Recently the Japanese massmedia have hit on a new theory of justifying whaling. "Whales have increased in numbers so much that they eat 3 to 6 times more fish than humans do. Thus whaling is necessary to save the eco-system and as a policy to ensure food supply." The Institute of Cetacean Research which is carrying out research whaling on behalf of the national government's Fishery Agency states in a pamphlett entitled 'The annual food consumption of all whale species in the world's oceans' that whales consume 280 - 500 million tons of food annually. In order to further substantiate this theory, whaling boats left Japan at the end of July, this time adding 50 Brydes Whales and 10 Sperm Whales to the 100 Minke Whales that they had already been taking from the north Pacific Ocean.
Certainly this theory may sound like music to the ears of people in the fishing industry who have been very worried about depletion of fishery resources due to severe overfishing. That's because not only do manage to avoid having to restructure the present commercial fishing industry, they are also promised the profit from whale meat.
However, there are many experts who cast doubts on this way of thinking. Marine eco-systems are just not that simple. The main predetors for fish are larger fish, and marine birds and pinnipeds (seals and walruses) also eat fish. Whale's prey varies greatly depending on area and they don't necessarily eat only fish that humans use for commercial purposes. During the reproductive period, there are Baleen Whales that don't eat at all. Estimates based on amount of energy released are very uncertain and can change drastically due to even a slight difference in input data. Reducing the number of whales is not directly linked to recovery of fishery resources. What caused depletion of these resources in the first place was humans and the way they recklessly overfished.Changing the natural environment of the sea according to the whims and preference of humans may not be 'environmental destruction,' but what is it? And before we even ask that, we must ask ourselves whether human beings can bring together enough knowledge to actually be able to change the natural environment of the sea to suit our own needs and purposes.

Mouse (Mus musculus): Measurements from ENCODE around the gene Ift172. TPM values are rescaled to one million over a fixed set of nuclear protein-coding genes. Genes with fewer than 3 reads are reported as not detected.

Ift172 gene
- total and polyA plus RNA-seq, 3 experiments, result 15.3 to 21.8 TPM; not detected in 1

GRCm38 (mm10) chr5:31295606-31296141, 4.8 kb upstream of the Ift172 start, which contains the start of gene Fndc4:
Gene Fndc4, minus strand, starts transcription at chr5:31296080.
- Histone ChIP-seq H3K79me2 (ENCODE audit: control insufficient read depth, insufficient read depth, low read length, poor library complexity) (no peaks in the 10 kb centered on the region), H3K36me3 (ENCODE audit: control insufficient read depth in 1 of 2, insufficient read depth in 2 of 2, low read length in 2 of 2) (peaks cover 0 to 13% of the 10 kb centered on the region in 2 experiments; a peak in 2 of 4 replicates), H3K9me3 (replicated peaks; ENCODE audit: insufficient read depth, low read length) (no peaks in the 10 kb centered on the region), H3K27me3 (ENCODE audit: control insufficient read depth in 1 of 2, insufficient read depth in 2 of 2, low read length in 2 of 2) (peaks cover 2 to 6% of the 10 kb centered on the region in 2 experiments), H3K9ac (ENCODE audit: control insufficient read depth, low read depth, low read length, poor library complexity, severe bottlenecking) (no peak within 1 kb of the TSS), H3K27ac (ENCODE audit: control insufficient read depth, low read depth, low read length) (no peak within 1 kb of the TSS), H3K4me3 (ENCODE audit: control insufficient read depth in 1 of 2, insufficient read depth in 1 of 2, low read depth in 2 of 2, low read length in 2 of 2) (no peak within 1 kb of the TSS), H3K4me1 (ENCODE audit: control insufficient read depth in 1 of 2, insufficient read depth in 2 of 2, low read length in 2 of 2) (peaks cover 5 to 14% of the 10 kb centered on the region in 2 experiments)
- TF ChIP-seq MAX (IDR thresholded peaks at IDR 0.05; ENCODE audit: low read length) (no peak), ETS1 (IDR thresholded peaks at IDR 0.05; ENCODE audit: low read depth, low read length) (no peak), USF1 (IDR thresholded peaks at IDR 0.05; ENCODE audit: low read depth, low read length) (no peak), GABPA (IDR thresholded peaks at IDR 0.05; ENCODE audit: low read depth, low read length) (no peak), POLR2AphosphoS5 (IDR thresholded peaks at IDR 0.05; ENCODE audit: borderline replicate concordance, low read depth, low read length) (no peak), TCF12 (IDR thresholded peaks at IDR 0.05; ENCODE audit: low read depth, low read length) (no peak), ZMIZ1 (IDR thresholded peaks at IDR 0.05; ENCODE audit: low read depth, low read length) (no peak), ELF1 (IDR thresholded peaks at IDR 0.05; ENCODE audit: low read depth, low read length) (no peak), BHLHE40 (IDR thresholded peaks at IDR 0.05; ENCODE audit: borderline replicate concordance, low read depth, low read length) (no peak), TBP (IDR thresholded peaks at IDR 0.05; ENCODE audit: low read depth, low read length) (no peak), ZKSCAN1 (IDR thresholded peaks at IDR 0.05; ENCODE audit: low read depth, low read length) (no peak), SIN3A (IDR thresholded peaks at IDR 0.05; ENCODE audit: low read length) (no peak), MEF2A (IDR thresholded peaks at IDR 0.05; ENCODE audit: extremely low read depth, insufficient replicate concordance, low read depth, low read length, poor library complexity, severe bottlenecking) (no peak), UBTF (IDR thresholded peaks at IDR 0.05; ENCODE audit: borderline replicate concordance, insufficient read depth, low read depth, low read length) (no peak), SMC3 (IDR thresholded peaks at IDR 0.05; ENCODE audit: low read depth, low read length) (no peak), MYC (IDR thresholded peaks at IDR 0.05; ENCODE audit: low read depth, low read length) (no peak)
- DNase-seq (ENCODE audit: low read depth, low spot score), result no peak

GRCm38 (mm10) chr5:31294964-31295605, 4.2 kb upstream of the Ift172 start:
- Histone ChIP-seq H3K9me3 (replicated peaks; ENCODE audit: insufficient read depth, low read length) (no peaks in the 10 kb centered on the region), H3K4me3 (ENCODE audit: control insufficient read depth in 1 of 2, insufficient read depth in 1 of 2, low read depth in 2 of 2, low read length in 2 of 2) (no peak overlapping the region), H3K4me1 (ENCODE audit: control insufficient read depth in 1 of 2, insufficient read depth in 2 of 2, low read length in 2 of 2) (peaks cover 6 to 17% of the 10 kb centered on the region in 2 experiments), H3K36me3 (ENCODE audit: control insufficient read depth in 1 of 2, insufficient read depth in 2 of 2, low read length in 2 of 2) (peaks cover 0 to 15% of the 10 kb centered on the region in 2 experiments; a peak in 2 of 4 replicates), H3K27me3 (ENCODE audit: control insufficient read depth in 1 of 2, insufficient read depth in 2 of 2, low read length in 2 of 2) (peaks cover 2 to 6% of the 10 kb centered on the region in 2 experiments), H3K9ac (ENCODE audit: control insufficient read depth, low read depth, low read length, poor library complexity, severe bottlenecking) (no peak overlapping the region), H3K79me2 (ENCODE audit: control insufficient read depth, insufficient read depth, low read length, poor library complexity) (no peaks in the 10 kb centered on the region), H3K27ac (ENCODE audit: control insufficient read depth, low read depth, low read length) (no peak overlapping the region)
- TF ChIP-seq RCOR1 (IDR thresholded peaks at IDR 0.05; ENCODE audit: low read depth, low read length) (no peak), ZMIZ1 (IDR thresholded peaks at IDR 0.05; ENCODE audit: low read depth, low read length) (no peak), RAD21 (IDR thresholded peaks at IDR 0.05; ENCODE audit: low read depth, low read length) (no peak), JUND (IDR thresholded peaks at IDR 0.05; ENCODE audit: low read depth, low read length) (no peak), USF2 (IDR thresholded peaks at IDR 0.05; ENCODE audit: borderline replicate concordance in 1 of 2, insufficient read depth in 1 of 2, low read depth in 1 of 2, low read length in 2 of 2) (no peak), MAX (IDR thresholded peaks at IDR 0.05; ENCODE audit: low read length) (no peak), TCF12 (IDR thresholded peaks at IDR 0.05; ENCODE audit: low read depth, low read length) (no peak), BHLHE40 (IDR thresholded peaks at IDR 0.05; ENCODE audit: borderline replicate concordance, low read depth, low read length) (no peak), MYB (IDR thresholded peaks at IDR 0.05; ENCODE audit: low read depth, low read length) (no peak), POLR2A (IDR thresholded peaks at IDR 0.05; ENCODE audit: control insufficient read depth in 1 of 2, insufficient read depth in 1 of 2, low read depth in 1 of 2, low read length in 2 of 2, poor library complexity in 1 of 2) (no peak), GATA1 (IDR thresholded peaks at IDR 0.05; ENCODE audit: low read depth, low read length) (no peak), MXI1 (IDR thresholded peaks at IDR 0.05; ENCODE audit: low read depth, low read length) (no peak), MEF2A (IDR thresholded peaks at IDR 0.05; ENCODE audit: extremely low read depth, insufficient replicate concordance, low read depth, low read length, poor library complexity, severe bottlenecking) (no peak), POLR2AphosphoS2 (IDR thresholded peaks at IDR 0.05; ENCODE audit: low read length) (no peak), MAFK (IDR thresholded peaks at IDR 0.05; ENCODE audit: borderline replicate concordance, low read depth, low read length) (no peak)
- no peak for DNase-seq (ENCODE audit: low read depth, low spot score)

In Japan, theories which would normally provoke the response 'Who would ever believe that?!' somehow gain credibility. Japan is a small island nation whose people have always got much of their animal protein requirements from the surrounding sea. Even now, there are many occasions when raw fish-sashimi- is a standard food that cannot be left off the menu. I believe it is this background that has led to the absurd campaigns that the whaling industry advances and the uncritical public support they have. But what really worries me is the victim complex that maintains Western anti-whaling sentiments are merely a form of Japan-bashing, and the warped nationalism this gives rise to.
by Kurasawa Nanami (from the Dolphin & Whale Action Network)
source...New Internationalist magazine, #325/July 2000/annexed Japanese version #14